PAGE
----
February is Black History Month in the United States, a time when we are all invited to look back at some significant people and events who have brought us all forward. It has also been a month when there has been a great division over a nominee to lead the U.S. Department of Education, a woman who has made her mark in making educational choice available to a wider group of parents.
These two events made my mind wander to a place where these two things seemed to intersect. At least they intersect if your mind wanders in the unpredictable ways that mine does. In my adopted home town of Indianapolis, those twin thoughts intersect in the person of Cardinal Joseph Ritter.
Joseph Ritter was born in 1892 in New Albany, Indiana, a small city just across the Ohio River from Louisville, Kentucky. One of six children in his German Catholic family, he made up his mind in the seventh grade that he was going to be a priest. He schooled at St. Meinrad Seminary, part of a Benedictine-run monastery in southern Indiana. Ordained in 1917, he began the life of an ordinary parish priest in Indianapolis.
In early 1933 (at the age of just 40) he received the call to become a Bishop, and remained in Indianapolis as Auxiliary Bishop until the following year, when he became the 7th Bishop of Indianapolis upon the death of his predecessor. His title was later changed to Archbishop when the Diocese of Indianapolis was made an Archdiocese in 1944 and to Cardinal in 1961.
In contrast to the pockets of Catholics clustered here and there throughout the southern half of Indiana, the Ku Klux Klan was a hugely influential organization in State politics during the first half of the twentieth century. The Indiana Klan reached its peak in the 1920’s when over half of the General Assembly and the Governor were members. Unlike its counterparts in the south, Indiana’s Klan spent most of its energy fighting the menace of Catholicism. Of course, it was no friend to those of African descent either.
The high schools of the Indianapolis Public Schools system had been integrated for decades, but that changed in 1922 when the system announced the planning for a new high school exclusively for the city’s black youth. Crispus Attucks High School marked the completion of that plan when it opened in 1927. Older basketball fans might remember that Attucks ( via a team led by a young Oscar Robertson) eventually achieved some fame in 1955 by becoming the first all-black school in the nation to win a State Championship.
It was in this environment of hardened segregation that Bishop Ritter found himself in mid 1930’s Indiana. In 1937, Catholic Interracial Council in New York had passed a resolution stating that all children, regardless of race or economic situation, had a God-given right to a Catholic education. It was shortly thereafter that Ritter ordered that every Catholic school in the Diocese (which covered Indianapolis and the entire lower half of Indiana) may no longer be segregated by race.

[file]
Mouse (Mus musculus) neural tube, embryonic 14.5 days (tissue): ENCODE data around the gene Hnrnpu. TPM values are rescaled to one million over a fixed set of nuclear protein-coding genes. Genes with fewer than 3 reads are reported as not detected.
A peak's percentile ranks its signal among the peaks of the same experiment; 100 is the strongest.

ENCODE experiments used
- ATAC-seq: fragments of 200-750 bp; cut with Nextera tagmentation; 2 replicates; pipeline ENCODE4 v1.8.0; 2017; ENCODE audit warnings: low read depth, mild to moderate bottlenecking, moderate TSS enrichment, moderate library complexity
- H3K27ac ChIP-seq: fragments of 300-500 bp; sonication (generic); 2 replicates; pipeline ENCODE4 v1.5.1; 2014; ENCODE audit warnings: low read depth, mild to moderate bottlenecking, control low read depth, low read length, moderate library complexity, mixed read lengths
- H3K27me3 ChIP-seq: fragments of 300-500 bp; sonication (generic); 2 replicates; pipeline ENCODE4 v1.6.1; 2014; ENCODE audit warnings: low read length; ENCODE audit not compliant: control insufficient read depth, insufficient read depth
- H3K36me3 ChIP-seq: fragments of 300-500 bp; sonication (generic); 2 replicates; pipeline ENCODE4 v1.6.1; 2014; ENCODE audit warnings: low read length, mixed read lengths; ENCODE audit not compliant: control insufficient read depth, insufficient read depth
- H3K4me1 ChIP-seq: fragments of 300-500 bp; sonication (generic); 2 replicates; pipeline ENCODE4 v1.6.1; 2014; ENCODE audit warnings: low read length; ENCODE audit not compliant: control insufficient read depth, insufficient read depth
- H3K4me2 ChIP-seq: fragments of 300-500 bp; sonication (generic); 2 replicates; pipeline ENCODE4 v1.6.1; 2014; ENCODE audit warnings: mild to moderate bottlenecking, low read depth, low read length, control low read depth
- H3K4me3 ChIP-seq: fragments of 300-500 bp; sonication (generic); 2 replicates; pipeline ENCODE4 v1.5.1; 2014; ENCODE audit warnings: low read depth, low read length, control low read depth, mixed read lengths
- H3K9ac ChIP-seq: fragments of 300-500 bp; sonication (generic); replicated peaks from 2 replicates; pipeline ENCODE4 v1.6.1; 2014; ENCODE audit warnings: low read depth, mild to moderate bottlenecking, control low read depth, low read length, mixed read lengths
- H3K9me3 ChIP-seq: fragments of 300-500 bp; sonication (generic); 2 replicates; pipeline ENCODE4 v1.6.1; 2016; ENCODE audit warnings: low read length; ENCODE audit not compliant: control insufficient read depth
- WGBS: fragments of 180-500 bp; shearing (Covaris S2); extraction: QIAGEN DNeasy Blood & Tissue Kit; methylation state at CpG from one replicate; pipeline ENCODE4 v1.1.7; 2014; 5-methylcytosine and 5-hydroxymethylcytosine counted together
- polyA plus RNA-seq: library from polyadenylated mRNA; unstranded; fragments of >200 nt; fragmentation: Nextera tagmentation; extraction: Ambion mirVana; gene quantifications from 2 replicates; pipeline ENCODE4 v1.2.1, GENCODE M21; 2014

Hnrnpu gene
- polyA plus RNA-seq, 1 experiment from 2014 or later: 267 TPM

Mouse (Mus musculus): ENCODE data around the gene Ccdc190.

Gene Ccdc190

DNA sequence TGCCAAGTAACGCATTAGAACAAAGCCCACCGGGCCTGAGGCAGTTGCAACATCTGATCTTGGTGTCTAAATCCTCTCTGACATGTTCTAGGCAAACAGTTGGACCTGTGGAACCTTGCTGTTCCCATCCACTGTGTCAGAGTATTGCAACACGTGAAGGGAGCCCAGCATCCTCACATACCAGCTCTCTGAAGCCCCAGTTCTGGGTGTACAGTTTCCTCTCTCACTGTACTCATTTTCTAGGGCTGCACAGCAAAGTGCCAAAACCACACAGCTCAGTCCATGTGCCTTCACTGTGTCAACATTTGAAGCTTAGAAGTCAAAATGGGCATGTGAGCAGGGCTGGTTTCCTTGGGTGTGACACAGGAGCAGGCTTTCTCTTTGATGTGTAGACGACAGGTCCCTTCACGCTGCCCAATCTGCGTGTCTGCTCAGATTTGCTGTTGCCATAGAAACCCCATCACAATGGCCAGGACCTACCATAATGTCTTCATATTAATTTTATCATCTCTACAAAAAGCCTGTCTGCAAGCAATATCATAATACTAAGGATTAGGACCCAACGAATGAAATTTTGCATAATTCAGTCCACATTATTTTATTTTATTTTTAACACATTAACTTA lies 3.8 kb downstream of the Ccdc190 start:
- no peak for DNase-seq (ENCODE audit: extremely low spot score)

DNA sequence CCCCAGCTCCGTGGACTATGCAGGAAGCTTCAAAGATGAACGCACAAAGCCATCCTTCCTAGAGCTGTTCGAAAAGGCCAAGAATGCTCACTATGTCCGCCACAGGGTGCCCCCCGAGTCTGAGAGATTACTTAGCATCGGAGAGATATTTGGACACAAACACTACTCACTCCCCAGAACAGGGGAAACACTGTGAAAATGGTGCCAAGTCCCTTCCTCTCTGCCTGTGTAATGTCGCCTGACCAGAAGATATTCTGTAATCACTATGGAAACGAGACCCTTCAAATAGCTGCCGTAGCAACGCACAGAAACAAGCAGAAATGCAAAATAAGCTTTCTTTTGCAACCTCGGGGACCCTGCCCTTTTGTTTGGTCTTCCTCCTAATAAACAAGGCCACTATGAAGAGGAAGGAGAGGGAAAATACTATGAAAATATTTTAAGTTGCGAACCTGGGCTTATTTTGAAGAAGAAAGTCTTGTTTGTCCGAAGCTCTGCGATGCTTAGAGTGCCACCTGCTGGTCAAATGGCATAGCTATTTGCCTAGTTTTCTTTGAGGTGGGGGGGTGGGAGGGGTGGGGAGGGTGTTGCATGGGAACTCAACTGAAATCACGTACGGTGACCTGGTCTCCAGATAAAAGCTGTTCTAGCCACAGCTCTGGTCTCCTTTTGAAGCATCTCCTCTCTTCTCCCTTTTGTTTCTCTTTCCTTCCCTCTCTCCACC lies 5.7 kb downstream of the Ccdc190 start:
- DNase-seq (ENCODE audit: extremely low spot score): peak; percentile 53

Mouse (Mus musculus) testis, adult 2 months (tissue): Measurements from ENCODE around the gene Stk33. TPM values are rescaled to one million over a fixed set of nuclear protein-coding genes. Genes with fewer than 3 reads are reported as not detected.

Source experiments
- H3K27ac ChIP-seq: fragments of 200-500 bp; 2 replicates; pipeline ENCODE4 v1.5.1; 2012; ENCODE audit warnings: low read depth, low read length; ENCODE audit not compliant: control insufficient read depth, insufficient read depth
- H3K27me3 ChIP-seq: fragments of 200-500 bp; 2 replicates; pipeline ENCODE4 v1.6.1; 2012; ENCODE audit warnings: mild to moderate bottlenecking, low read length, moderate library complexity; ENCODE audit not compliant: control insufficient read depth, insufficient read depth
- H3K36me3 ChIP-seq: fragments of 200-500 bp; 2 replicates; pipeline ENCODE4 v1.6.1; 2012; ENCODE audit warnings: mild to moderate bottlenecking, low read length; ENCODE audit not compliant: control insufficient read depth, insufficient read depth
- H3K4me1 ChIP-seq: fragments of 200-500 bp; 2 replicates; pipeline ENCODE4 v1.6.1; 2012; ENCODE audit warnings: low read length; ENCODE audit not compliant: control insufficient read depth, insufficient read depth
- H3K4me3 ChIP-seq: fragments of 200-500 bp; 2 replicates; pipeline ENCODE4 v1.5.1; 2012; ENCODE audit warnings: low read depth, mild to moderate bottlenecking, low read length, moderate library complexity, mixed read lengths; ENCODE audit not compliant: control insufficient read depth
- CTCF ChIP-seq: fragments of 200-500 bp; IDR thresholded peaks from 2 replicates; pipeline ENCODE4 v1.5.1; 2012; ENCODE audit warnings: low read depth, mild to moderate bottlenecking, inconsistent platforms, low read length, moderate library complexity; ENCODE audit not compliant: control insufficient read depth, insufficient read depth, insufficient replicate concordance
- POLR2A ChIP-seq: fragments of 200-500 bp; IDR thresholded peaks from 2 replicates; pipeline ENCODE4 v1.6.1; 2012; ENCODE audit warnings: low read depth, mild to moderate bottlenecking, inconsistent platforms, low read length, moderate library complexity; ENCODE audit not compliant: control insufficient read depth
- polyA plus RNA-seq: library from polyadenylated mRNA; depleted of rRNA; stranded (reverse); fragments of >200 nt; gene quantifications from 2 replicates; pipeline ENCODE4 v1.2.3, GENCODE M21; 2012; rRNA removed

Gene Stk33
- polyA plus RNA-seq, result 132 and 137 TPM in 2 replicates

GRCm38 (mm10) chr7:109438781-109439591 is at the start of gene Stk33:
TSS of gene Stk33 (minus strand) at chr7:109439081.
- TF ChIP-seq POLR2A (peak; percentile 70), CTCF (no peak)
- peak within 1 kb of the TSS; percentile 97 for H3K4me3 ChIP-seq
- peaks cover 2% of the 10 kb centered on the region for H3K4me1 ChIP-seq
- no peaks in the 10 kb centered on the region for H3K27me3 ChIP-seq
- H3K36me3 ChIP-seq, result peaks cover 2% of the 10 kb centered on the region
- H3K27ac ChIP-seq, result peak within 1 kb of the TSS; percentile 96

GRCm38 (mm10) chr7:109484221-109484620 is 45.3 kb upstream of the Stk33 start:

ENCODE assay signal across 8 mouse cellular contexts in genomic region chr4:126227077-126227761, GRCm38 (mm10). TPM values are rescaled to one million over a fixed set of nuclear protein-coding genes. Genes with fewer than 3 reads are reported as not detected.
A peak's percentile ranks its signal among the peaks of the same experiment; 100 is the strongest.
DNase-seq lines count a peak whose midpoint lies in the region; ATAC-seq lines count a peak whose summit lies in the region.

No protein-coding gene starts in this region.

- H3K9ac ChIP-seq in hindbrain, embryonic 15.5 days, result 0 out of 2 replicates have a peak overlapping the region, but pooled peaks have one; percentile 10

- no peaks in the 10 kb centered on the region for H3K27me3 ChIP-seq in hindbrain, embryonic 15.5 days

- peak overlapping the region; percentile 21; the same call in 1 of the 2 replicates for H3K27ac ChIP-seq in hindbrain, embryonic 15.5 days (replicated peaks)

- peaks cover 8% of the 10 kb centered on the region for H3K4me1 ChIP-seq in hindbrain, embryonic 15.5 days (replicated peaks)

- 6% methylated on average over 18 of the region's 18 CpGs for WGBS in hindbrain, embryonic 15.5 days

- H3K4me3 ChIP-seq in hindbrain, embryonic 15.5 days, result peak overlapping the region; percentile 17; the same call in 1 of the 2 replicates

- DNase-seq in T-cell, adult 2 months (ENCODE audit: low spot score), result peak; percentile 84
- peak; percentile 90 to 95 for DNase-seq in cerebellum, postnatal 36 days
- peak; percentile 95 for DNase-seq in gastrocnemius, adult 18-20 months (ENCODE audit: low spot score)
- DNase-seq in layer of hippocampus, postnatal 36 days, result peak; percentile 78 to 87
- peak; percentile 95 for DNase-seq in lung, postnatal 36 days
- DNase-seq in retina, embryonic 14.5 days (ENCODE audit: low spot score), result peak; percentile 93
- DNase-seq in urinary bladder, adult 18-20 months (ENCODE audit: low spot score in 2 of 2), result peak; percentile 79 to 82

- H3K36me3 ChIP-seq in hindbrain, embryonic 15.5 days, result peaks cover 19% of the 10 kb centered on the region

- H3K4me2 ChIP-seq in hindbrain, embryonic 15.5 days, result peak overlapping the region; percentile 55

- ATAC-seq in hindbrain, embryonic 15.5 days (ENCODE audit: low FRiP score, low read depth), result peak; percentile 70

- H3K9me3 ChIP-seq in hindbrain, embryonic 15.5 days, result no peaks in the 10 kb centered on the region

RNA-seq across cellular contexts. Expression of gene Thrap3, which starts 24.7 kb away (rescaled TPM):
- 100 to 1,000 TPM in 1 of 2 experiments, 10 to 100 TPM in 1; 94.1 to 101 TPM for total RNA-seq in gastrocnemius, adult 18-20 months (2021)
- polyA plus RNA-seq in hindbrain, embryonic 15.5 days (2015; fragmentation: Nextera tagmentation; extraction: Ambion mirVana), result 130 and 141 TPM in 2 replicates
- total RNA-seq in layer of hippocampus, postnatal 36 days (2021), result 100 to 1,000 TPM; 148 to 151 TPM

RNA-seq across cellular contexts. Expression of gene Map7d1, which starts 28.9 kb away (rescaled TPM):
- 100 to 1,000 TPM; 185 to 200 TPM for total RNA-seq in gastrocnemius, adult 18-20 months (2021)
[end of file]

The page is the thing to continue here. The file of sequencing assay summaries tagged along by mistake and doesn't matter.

There is surprisingly little information in print about the level of conflict that ensued following Ritter’s desegregation order, other than some mention of at least one rally by the Klan outside of Sts. Peter and Paul Cathedral in Indianapolis. I can recall reading some years back (likely in the Archdiocesan newspaper) that there was some significant pushback from white Catholics. Ritter, however, would not back down and thus secured his place in Indiana educational history. If there is evidence of another segregated Catholic school system that was desegregated sooner than the fall of 1938, I have not yet learned of it.
Much better documented is the way in which Ritter followed the very same course of action soon after being appointed Archbishop of St. Louis in 1946. Opponents of Ritter’s action pointed out that his order arguably ran afoul of Missouri law as it existed at the time. The Archbishop responded by threatening excommunication for any Catholic who sought to oppose the desegregation in court as some had threatened to do. He is reported to have given as his reason that the cross at the top of each Catholic school should mean something, for every soul was equal in the eyes of Almighty God.
Indiana would go on to enact an anti-segregation law in 1949 and the seminal Supreme Court case of Brown v. Board of Education would be the law of the land by 1954. It is regrettable that in all of the discussion about the history of desegregation in Indiana’s public schools, Bishop Ritter’s courageous early example from the late 1930’s is virtually ignored.
Are there any lessons to draw from this little nibble of Indiana Catholic history? Probably. One is that due to the relatively small African-American population among Catholics in Indiana, the effects of Bishop Ritter’s leadership in desegregation was of limited impact during an era when it was rare for non-Catholics to be found in Catholic elementary and high schools.
A couple more that come to my mind are that not all good ideas for education have originated in the public schools. Finally, this is proof that not all advances in the rights of black Americans had to come from governmental action. Sometimes there are people at the right place and time who just try to do the right thing, and the rest of us benefit. There are plenty of examples where those in the world of Christianity have failed to live up to the standards which we are called to follow. Fortunately there are stories like this to prove that sometimes we can get it right.